That is a perfectly fair point Brendan, and I never challenged her rationale for raising it. But I think that there are many aspects of prejudice in various areas of life where a case is supposedly "supported" by mesmerising statistics. All I ask for is a little intelligent examination of the evidence before wild accusations are made. Katharine may well be right, but I don't know - I can't tell. It is something that concerns me too. She evidently has an abhorrence of Sylvie and those like her. I think it is fair to ask if she is using injury statistics merely to reinforce her own artistic personal value judgements.

To end on a pedantic note, statistics never prove anything, only allow you to make an objective statement about the liklihood the the observation arising by chance. But I take the hint and will finish with statistics now.

But I would like a reply as to why Sylvie is considered unfortunate. The assertion has been made and I think it falls within your scope of "robust debate" to persist with the question, at least for a little while


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Jim

20-02-02, 12:54 PM (GMT)
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18. "RE: Ballet: Decline of the ballerina. Is the future with men?"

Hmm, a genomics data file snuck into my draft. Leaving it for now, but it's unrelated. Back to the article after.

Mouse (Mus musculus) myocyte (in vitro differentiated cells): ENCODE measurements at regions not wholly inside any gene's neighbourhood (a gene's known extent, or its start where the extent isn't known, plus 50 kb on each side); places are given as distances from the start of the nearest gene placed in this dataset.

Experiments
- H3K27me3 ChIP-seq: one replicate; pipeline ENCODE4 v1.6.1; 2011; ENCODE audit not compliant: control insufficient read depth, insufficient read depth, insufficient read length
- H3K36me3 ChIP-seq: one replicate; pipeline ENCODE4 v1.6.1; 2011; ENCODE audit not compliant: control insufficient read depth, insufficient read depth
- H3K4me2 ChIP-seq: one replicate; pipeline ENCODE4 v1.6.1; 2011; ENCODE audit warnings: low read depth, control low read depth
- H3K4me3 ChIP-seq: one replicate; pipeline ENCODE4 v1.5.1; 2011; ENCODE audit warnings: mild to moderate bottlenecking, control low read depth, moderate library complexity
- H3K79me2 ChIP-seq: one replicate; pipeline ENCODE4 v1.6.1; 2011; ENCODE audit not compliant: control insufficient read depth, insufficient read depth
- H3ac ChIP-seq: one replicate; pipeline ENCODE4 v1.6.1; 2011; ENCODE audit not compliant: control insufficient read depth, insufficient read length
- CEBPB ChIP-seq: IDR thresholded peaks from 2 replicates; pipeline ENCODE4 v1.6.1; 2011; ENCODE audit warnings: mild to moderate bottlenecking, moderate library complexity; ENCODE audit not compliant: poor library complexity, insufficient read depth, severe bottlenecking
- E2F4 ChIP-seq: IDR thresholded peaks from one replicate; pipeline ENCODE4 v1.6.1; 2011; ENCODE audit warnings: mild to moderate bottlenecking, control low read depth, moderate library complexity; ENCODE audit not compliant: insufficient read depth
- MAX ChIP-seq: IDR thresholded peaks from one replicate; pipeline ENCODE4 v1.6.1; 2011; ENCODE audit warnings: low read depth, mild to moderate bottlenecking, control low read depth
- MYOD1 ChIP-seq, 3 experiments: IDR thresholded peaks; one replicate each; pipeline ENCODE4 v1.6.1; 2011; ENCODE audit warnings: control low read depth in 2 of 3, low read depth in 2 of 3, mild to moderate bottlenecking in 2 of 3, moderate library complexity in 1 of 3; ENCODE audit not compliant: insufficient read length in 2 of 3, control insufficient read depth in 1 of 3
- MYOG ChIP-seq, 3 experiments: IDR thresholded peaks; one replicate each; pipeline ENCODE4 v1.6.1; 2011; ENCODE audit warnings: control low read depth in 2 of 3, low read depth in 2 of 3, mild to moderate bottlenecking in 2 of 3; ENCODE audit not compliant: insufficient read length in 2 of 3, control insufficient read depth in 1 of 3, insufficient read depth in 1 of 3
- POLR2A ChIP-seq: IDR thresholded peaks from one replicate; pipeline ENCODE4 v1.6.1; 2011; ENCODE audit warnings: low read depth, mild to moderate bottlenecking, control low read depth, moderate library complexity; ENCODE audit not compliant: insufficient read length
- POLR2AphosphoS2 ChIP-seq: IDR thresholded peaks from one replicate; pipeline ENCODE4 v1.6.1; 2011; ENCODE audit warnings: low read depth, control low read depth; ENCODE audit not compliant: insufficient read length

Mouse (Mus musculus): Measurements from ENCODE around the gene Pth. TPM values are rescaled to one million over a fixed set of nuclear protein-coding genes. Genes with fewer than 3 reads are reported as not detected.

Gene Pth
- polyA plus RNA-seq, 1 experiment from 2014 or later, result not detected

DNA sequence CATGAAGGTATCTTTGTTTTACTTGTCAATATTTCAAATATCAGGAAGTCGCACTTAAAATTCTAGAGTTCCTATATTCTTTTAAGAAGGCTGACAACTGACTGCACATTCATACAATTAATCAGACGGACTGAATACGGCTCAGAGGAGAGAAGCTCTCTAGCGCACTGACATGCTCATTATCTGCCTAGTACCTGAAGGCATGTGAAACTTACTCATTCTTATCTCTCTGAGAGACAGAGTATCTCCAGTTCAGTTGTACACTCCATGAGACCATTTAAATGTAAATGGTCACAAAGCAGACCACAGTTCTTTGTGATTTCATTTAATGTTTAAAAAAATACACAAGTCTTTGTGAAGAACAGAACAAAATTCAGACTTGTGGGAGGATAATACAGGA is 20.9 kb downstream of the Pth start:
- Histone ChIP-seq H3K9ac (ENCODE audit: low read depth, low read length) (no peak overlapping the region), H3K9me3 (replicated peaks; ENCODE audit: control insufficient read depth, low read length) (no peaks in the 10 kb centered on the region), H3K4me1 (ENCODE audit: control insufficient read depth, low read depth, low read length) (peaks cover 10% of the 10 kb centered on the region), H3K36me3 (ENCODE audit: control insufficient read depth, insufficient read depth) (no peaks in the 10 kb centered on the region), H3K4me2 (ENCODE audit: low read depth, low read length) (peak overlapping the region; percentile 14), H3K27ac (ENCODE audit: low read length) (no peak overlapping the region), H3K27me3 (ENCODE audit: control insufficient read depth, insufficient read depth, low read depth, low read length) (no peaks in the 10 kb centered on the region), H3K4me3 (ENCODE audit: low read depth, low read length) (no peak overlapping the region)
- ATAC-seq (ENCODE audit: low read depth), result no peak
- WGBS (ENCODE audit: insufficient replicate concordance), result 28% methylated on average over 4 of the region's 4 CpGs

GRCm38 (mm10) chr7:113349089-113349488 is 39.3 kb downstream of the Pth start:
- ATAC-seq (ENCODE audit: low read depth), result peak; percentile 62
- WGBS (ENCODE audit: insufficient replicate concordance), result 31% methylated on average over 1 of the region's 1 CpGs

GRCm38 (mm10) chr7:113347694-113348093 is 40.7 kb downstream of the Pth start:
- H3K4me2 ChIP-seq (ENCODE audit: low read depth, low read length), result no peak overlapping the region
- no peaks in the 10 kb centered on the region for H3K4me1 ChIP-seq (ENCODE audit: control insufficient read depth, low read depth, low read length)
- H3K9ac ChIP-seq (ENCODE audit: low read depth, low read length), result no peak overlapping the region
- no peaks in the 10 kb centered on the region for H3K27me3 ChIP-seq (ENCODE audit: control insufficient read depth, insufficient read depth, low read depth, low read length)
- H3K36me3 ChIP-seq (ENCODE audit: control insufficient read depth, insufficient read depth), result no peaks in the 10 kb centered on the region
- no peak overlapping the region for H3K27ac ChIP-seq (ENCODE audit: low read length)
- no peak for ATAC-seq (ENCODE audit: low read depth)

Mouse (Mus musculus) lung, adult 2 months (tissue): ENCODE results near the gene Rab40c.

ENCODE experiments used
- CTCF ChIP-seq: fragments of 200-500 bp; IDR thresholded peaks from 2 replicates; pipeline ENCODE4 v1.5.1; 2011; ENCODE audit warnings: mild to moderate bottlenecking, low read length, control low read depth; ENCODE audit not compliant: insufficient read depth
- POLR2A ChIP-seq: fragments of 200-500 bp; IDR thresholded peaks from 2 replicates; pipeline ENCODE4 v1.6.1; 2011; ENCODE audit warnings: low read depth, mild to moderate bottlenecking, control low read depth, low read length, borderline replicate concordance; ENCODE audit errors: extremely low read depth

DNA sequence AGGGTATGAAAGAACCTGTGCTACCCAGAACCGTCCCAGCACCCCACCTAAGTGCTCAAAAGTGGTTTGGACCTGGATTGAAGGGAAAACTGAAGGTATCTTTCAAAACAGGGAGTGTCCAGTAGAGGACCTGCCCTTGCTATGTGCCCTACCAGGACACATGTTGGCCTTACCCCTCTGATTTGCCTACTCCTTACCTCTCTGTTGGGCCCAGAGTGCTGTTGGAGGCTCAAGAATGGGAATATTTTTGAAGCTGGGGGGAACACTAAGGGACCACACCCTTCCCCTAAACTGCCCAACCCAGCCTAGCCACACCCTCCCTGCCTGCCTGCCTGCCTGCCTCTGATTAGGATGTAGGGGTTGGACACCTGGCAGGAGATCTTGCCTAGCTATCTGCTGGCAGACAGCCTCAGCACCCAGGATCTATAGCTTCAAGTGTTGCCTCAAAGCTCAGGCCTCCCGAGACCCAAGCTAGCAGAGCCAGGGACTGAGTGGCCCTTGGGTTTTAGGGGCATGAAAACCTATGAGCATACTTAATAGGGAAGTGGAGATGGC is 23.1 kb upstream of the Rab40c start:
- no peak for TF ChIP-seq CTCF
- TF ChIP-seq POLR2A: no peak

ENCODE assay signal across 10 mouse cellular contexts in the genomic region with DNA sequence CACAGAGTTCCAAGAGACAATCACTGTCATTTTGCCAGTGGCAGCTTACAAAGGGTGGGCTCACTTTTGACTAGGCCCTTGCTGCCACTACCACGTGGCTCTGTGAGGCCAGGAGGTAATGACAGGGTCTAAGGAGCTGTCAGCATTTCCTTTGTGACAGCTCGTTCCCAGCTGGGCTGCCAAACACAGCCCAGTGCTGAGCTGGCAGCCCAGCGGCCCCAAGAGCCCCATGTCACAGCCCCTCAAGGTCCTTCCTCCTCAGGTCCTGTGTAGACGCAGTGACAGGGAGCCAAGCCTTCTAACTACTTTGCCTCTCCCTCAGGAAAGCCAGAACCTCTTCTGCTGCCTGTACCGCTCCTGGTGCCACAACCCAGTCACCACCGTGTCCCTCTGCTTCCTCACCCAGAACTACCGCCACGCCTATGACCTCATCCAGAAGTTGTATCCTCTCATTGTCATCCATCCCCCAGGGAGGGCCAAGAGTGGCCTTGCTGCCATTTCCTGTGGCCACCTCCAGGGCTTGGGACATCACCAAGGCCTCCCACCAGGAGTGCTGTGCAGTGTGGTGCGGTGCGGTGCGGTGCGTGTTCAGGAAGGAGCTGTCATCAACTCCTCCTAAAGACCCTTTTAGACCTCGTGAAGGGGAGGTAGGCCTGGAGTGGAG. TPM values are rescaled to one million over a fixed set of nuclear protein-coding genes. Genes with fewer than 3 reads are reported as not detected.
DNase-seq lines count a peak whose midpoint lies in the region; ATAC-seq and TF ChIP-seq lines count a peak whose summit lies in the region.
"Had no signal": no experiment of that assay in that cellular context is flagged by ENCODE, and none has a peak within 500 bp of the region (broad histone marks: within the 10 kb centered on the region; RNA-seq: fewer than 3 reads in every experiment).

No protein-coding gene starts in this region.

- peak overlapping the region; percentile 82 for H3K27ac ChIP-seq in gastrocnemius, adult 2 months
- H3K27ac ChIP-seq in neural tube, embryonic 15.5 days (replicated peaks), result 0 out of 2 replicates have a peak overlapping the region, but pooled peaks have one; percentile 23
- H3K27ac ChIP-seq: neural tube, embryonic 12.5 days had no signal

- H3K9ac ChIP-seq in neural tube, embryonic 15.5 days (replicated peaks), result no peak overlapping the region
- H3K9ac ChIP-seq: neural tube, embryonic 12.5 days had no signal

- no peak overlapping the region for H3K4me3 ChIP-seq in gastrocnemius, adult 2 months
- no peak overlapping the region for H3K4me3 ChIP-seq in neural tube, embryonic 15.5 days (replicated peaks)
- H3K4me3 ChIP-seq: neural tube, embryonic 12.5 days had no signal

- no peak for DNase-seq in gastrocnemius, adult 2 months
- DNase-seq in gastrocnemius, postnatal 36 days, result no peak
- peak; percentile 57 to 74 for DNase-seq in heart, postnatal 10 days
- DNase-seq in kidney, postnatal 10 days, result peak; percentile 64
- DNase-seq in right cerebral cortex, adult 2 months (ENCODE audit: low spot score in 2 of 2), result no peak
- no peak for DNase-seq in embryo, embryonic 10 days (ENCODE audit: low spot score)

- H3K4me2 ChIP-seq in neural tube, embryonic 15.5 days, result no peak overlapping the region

In response to message #17
 
   LAST EDITED ON 20-02-02 AT 01:31 PM (GMT)

I have edited this because I mis-spelled Katharine's name the first time. No disrespect intended.


(Relates to posting No. 13)

>The human body has not changed
>in several hundred thousand years.
> Choreography today has chosen
>to disregard that point.

I'm sure I'm not going to make myself popular here, but I feel compelled to expose this assertion as the typical sort of rubbish that prejudiced people make in order to support their biased crusades. The trouble is, they don't realise that, just occasionally, there is someone around who can expose it.

To me "several" means more than two or three. More than 300,000 years ago "man" was not even present on the earth!
Please go to:

http://hannover.park.org/Canada/Museum/man/sapiens.html

for the evidence to support my case. Several hundred thousand years ago "man" was in the form of Homo erectus, making flint tools and dragging his hands on the ground and had a skull the size of a chimp!